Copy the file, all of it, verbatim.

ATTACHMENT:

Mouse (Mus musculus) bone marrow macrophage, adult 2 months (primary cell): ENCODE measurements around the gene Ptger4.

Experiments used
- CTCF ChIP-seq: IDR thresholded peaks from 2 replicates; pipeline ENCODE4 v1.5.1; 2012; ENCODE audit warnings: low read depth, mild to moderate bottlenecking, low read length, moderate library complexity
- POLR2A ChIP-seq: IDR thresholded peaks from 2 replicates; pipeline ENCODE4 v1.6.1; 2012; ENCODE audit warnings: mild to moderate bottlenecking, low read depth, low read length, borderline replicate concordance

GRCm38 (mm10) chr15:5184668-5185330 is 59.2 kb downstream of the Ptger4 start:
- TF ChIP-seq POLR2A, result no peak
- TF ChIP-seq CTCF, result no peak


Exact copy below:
Mouse (Mus musculus) bone marrow macrophage, adult 2 months (primary cell): ENCODE measurements around the gene Ptger4.

Experiments used
- CTCF ChIP-seq: IDR thresholded peaks from 2 replicates; pipeline ENCODE4 v1.5.1; 2012; ENCODE audit warnings: low read depth, mild to moderate bottlenecking, low read length, moderate library complexity
- POLR2A ChIP-seq: IDR thresholded peaks from 2 replicates; pipeline ENCODE4 v1.6.1; 2012; ENCODE audit warnings: mild to moderate bottlenecking, low read depth, low read length, borderline replicate concordance

GRCm38 (mm10) chr15:5184668-5185330 is 59.2 kb downstream of the Ptger4 start:
- TF ChIP-seq POLR2A, result no peak
- TF ChIP-seq CTCF, result no peak